Tuesday, 5 March 2013

The power of Eeyore

There are many things wrong with the modern world. Fracking, snacking, 50 Shades of Grey, binge drinking, drones, abattoirs, nose jobs, the private car, Gardeners' Question time... I could go on. But in spite of this we are meant to conduct ourselves like a bunch of wilful, myopic Pollyannas. Thinking positive is - allegedly - a central requirement in the post-post modernist age.

Why? Is this a post-post modernist joke, referencing the appalling suffering in the last century, now hilariously summed up in faux WWII memorabilia telling us to Keep Calm and (insert joyless witticism here)? I dunno. All I can say, on a Tuesday, sipping my Earl Grey and feeling as far removed from Calm as it is possible to be, is that we are overlooking the power of negative thinking. The power, in short, of Eeyore.

It's almost exactly ten years since my dad died, and he was a loyal Eeyore fan. Not least because he saw a resemblance between Eeyore and me, his oldest, speccy daughter. As adolescence descended, like a black cloud of Knowingness, I began to look in the mirror more. But not in a good way. I would stare, eyeball-to-eyeball, at this unbelievably asymmetrical human which was housing my beautiful soul.

'Oh God,' I would groan. 'Oh God, it's horrible.' I would hog the hall mirror for hours on end, wallowing in negative narcissism.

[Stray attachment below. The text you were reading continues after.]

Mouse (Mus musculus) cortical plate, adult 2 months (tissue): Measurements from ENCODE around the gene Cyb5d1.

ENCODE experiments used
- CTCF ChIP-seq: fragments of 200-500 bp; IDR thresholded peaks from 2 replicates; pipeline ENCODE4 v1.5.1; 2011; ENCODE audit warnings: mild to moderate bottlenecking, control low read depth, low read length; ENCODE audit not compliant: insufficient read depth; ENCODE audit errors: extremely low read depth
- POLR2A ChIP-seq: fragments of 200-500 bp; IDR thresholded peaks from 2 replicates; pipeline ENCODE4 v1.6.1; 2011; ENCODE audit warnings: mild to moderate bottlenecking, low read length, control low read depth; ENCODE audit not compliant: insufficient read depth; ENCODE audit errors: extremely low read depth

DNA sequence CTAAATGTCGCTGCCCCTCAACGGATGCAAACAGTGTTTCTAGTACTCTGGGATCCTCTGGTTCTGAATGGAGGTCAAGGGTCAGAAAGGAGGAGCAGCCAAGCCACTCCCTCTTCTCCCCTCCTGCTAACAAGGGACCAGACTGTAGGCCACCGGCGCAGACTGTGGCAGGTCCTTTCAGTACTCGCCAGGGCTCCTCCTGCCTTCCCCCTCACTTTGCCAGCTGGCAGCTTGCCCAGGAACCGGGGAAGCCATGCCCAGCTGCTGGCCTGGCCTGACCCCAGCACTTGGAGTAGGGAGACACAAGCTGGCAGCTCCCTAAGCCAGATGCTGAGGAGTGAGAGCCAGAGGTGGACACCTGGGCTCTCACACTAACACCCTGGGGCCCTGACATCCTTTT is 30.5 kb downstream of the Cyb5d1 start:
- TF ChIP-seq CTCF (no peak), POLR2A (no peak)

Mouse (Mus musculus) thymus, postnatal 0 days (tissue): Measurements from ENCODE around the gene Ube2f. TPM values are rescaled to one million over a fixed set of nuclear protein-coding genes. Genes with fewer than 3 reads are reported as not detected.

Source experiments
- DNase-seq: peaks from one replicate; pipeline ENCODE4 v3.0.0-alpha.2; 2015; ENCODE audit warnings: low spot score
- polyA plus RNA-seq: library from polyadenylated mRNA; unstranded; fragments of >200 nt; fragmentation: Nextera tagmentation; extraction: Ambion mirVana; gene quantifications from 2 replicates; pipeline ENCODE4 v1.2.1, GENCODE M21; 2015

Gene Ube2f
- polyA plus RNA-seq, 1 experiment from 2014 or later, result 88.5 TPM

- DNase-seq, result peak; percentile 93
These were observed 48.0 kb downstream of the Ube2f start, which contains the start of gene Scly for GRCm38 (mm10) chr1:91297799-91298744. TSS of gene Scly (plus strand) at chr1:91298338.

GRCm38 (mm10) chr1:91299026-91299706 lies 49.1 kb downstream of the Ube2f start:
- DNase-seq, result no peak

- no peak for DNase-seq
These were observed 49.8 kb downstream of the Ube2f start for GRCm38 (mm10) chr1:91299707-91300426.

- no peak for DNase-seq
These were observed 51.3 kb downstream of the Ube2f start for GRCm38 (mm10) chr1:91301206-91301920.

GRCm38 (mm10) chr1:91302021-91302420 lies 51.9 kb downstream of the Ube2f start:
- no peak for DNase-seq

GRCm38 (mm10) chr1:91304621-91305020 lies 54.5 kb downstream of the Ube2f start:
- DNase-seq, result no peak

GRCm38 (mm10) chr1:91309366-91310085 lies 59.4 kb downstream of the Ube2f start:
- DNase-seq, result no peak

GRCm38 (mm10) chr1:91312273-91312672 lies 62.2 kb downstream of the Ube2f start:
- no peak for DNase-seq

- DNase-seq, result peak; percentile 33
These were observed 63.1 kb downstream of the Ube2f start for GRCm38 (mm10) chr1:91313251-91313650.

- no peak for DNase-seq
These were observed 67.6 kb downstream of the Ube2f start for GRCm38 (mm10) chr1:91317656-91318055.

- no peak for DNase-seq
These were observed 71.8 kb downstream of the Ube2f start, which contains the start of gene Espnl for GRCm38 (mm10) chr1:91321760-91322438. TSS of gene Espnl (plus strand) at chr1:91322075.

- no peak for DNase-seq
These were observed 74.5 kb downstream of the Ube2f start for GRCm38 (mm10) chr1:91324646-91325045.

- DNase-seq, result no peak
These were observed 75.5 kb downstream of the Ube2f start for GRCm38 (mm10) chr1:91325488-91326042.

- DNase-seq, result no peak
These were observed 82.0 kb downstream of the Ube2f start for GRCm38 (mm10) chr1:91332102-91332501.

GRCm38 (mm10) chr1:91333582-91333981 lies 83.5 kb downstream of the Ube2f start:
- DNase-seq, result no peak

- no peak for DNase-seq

And Eeyore, as all Winnie-the-Pooh fans will know, has a similar experience. He stares mournfully into the river, then crosses over with some difficulty, and then stares at his watery reflection again. 'As I thought,' he says eventually. 'No better on this side.' My dad enjoyed making this comparison. Eeyore, basically, c'est moi.

So far, so gloomy. But this is not the end of the story. Gloom is Good. Introspection is Cool. I am currently reading a brilliant book called Quiet in which the author, Susan Cain, sets out the case for introversion, and suggests that the modern world is run by reckless, optimistic extroverts.We are neglecting, suggests Cain, the valuable perspective of thoughtful introverts. What's more, according to a serious-sounding journal called Psychology and Aging, cautious, shy people live longer and have better health.

Writers are by nature pretty introspective, I would say. We might pretend otherwise, bouncing around like Tigger when this seems to be necessary. But there is an Eeyore inside most of us, staring sadly into the mirror, resigned to the awful truth.